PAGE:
UK PM Sunak warns pro-Palestinian protests on Armistice Day ‘provocative’

LONDON (Reuters) – Plans by pro-Palestinian demonstrators to march in central London on Armistice Day are “provocative and disrespectful”, British Prime Minister Rishi Sunak said on Friday, as police said they would do everything possible to prevent disruption.

Britain has supported Israel’s right to defend itself after an Oct. 7 attack by militant group Hamas that Israel has said killed 1,400 people, mostly civilians.

Israel has bombed the enclave daily since, killing more than 9,000 Palestinians, and prompting tens of thousands of pro-Palestinians to march through central London every Saturday demanding the British government call for a ceasefire.

London’s Metropolitan Police has said pro-Palestinians intend to hold a “significant demonstration” on Nov. 11, the anniversary of the end of World War One, but have no plans to protest on Nov. 12, when formal Remembrance Sunday events are held.

Previous pro-Palestinian demonstrations have passed through the government district of Whitehall, where the Cenotaph war memorial is situated.

“To plan protests on Armistice Day is provocative and disrespectful, and there is a clear and present risk that the Cenotaph and other war memorials could be desecrated, something that would be an affront to the British public and the values we stand for,” Sunak said on messaging platform X.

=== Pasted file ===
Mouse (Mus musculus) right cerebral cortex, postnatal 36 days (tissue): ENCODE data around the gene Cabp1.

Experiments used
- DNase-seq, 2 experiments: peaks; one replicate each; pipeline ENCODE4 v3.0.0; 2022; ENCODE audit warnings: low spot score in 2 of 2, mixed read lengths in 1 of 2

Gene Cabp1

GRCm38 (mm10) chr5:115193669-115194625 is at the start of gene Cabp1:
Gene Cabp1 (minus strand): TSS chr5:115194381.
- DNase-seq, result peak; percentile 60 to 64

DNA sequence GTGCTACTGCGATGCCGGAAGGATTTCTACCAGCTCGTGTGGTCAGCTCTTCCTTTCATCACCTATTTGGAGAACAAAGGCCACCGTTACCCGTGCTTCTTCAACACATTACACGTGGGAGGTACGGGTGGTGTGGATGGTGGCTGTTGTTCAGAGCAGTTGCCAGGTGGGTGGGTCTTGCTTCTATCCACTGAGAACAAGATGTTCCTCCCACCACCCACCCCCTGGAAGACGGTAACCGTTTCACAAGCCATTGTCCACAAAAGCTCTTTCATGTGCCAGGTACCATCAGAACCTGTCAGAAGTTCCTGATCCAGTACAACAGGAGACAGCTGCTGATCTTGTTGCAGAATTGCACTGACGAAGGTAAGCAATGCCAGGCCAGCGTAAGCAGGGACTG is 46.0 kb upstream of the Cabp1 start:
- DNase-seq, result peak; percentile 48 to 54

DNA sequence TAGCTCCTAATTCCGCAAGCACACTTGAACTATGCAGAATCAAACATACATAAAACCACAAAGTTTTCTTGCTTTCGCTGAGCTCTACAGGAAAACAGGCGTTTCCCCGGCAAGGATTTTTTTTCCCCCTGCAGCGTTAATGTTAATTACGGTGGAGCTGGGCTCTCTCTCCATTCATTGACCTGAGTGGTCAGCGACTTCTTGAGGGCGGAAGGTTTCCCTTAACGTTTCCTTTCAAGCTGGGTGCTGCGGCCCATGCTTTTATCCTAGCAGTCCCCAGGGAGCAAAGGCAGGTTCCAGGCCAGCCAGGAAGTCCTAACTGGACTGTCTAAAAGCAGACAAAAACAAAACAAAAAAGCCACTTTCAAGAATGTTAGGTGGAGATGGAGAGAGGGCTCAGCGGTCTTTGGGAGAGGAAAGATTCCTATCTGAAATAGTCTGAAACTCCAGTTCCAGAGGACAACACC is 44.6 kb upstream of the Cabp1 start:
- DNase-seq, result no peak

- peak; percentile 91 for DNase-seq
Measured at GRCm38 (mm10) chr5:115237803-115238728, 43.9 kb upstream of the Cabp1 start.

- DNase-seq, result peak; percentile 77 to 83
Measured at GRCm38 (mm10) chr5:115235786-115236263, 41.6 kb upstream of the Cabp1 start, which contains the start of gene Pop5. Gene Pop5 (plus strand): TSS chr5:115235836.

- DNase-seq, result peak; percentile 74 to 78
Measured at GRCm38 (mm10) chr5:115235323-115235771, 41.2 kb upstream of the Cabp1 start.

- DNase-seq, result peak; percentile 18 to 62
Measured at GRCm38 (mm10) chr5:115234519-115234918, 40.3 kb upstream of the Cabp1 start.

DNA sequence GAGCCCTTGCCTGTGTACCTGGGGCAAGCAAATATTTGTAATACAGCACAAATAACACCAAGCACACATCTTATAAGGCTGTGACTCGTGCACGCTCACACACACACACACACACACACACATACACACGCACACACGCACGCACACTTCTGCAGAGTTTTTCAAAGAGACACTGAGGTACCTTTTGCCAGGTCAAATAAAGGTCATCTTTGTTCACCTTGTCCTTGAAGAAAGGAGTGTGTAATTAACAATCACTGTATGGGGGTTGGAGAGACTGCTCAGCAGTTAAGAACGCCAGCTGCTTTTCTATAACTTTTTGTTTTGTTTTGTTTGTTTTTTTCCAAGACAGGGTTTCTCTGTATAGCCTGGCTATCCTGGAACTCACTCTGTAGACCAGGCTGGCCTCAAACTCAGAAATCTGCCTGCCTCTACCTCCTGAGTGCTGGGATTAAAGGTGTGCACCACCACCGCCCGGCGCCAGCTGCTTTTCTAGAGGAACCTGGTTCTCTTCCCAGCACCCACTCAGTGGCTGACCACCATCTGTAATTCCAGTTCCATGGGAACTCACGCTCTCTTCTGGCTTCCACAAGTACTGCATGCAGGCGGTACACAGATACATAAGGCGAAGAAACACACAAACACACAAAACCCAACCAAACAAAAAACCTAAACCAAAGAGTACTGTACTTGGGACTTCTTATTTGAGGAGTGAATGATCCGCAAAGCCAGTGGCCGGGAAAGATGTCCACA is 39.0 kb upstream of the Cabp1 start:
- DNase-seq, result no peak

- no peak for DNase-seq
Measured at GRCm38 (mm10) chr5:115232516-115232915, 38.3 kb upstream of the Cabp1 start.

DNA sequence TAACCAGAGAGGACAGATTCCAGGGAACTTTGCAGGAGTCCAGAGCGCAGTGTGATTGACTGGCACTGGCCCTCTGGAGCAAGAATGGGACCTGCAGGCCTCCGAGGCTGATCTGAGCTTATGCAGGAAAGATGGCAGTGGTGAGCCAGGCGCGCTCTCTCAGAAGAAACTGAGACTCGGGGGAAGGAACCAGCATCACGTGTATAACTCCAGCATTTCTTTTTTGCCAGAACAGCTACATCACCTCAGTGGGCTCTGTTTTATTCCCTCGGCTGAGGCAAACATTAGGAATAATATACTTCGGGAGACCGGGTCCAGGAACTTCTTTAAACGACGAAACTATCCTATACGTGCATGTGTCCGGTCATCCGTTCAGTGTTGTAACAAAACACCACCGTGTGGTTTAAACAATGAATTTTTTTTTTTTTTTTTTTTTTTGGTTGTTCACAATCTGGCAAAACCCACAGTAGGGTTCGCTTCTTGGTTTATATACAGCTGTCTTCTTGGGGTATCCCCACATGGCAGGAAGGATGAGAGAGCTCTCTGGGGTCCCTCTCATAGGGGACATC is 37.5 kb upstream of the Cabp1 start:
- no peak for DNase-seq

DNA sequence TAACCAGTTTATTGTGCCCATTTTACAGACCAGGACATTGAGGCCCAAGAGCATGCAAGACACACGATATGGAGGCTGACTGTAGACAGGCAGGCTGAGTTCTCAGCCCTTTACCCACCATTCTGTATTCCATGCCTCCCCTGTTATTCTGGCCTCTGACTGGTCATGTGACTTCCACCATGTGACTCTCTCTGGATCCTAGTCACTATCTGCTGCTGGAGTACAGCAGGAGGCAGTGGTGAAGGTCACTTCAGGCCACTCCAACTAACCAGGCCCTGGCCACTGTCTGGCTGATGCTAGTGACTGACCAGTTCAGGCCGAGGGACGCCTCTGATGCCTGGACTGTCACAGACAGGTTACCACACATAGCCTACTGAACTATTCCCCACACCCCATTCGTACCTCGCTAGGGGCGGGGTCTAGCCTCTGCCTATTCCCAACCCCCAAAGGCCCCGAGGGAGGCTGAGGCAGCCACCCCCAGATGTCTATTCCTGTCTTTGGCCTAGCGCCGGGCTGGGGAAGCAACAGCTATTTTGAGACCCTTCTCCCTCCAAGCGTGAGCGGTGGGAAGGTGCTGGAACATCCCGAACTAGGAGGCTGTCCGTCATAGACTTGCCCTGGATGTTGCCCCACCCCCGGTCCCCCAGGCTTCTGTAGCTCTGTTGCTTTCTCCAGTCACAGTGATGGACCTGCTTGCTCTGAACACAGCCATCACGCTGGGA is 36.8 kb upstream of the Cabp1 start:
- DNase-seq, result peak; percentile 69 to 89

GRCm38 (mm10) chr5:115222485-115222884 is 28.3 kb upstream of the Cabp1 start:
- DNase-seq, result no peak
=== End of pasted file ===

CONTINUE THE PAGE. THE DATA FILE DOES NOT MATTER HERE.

“The right to remember, in peace and dignity, those who have paid the ultimate sacrifice for those freedoms must be protected.”

Sunak said he had asked interior minister Suella Braverman to support police “in doing everything necessary to protect the sanctity of Armistice Day and Remembrance Sunday”.

The Met has said it would have a “significant policing and security operation” across the Nov. 11-12 weekend and would “use all the powers available to us to ensure anyone intent on disrupting it will not succeed”.

The Palestine Solidarity Campaign (PSC) has said it is willing to avoid the Whitehall area, the Met added.

“We have already been in positive dialogue with PSC,” Met Police Commander Karen Findlay told reporters on Friday.

“They have already expressed that they have no intention to disrupt remembrance events.”

(Reporting by Kylie MacLellan; editing by William James)